The book is shorter than it seems, because of the extensive end-notes and bibliography. It is not academic, for all that it is written as an academic monograph. Hoenig aims the work at interested readers, people who might know a little about farm history, or gardening, or food history, and who want to learn more. There are no bad guys, no super-heroes, unlike some books about farming and agri-business in the US. The story never strays from the tomato. I got the sense that Hoenig is not entirely comfortable with the giant corporations that dominate supermarket shelves, and the environmental problems associated with monocrop farming. Those topics are not his focus, however, and he steers clear of the shoals of polemic. I suspect a lot of us share his concerns, and are interested in buying local and supporting more variety in ag when we can.

I highly recommend this book for readers interested in the history of food in the US, in farming and mechanization, and in quirky histories about produce.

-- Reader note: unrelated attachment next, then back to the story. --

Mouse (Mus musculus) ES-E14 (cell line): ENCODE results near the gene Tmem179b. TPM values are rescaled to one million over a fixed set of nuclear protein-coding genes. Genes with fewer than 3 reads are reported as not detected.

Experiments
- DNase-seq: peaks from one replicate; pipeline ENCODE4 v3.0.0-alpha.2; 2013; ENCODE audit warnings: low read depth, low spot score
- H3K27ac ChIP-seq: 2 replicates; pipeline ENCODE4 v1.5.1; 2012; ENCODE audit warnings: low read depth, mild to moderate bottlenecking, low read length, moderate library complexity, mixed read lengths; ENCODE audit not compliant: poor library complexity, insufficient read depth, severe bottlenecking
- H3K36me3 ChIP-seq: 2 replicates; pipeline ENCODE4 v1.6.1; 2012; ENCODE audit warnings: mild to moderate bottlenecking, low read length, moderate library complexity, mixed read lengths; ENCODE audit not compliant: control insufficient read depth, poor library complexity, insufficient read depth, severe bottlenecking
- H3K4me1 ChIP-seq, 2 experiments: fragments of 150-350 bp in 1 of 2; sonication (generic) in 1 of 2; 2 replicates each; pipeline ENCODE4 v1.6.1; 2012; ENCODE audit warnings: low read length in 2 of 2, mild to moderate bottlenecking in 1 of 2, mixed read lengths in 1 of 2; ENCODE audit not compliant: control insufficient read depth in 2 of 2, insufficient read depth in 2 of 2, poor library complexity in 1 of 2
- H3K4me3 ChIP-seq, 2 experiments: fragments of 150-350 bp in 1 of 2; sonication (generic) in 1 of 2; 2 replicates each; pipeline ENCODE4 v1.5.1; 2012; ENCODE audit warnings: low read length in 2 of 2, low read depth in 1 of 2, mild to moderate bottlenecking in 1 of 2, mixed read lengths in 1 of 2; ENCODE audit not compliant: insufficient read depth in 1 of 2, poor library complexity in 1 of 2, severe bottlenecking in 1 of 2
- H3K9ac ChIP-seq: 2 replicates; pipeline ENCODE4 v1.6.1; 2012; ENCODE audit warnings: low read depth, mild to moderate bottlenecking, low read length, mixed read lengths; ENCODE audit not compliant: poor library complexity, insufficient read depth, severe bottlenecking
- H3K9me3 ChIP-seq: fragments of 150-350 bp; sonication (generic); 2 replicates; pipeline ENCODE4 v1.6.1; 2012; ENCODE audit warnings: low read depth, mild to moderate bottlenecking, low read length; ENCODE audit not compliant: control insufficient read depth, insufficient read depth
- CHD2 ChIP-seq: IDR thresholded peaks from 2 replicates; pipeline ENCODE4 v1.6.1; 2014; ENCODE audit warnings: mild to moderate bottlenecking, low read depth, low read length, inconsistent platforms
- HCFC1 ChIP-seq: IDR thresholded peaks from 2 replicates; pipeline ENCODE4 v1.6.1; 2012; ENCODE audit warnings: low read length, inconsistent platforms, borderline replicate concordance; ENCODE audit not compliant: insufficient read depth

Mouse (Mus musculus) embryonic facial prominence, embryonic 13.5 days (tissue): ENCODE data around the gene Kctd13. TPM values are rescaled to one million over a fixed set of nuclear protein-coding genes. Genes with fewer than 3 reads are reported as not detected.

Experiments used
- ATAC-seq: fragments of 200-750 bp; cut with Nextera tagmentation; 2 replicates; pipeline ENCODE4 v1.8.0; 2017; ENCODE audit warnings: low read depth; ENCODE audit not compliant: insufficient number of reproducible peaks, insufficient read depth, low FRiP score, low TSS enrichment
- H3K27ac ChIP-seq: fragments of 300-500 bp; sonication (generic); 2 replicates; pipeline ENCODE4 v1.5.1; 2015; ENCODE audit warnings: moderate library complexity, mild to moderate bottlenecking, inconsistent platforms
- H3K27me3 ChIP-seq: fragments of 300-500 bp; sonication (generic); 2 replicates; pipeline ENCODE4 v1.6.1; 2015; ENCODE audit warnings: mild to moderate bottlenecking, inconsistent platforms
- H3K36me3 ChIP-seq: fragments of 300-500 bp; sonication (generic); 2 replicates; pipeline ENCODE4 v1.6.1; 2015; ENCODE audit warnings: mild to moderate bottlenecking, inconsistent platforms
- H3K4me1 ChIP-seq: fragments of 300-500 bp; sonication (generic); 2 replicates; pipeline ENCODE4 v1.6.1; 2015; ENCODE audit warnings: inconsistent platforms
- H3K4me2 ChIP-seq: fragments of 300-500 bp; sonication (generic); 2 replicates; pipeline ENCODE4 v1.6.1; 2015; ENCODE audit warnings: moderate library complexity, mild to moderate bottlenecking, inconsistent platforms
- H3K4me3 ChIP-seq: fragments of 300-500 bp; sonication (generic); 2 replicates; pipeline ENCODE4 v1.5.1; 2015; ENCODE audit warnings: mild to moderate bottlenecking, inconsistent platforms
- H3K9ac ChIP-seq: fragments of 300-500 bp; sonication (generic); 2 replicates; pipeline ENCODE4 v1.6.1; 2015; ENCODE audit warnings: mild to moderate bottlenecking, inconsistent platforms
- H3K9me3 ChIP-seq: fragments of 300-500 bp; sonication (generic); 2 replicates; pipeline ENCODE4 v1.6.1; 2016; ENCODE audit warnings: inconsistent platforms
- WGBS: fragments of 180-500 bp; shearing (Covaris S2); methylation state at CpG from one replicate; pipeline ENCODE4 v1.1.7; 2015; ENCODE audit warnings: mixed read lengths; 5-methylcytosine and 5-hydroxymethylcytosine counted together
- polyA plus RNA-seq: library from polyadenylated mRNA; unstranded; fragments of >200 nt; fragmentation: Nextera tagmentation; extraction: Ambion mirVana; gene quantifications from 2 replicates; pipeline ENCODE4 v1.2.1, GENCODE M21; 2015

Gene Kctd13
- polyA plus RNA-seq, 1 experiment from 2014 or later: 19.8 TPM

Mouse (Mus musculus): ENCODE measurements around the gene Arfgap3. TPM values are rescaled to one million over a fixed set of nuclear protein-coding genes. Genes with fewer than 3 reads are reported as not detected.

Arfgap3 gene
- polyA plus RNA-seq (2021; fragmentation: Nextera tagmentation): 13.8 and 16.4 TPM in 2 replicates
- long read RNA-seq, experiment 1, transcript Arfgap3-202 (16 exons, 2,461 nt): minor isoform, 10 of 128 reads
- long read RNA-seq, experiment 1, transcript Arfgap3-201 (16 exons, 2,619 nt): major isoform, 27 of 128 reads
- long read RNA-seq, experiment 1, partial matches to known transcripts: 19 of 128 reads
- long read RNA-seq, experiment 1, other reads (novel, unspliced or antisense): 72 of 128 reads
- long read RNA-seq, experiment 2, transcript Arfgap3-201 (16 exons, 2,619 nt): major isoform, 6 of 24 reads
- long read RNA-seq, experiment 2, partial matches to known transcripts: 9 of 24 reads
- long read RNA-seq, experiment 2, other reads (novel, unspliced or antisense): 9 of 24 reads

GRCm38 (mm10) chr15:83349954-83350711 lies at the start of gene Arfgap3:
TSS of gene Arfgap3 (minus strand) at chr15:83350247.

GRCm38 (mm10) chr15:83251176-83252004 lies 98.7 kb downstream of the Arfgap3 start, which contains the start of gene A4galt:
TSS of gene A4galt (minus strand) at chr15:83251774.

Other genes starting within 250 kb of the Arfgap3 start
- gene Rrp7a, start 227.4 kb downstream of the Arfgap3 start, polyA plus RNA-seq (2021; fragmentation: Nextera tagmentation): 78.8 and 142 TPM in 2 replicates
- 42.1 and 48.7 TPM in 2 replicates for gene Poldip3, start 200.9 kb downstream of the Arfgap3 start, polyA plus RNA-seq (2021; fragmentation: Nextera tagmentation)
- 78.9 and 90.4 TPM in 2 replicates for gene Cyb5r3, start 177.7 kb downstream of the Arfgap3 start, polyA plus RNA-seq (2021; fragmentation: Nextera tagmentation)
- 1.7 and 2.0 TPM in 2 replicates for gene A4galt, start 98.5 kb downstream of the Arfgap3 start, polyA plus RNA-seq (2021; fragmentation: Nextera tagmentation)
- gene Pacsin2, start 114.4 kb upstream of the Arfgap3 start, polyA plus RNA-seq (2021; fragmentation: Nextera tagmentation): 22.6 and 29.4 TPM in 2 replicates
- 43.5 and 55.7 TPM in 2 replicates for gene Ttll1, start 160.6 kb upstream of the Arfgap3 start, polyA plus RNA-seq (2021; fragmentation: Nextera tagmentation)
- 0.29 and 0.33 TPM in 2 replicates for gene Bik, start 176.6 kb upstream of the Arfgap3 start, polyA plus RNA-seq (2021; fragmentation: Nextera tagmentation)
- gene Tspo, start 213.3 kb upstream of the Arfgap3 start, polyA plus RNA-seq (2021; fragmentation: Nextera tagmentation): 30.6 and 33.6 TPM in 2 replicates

FTC Notice: I purchased this book with my own funds, and received no remuneration or consideration from either the author or publisher for this review.

“And the crooked straight, and the rough places plains . . .”

At least, that’s how I always understood it.* I mean, growing up on the Great Plains and High Plains, flatness is just part of life. Land tends to be flat, with a few lumpy exceptions, and those lumps are trying to become flat. So it’s easy for a child to look around and thing, “Yes, yes He did, and plains they are indeed.” Being in Hungary felt like being home, aside from the Bronze-Age burial mounds. Ditto northern Germany and Poland. They are flat, and green, and windswept. That’s a landform after my own heart (because I like to see weather before it hits me.)

Land erodes and tries to become one with sea-level, or to become a peneplain. One common understanding of a peneplain is that the peneplain is the lowest elevation and form that a basic surface can erode to at any given time. It is “at rest” and stable, at least until something changes (geologic uplift in the neighborhood, or sea-level change that leads to increased erosion by streams, which leads to surface erosion.) In theory, should tectonic processes ever end (the Earth cool enough that the plates stop moving and circulation in the mantle and Moho stop), everything will erode down into basic flatness. Unless someone repeals the Law of Gravity, that is. However, that’s a very, very long way in the future, so we are stuck with uplift and erosion for the time being.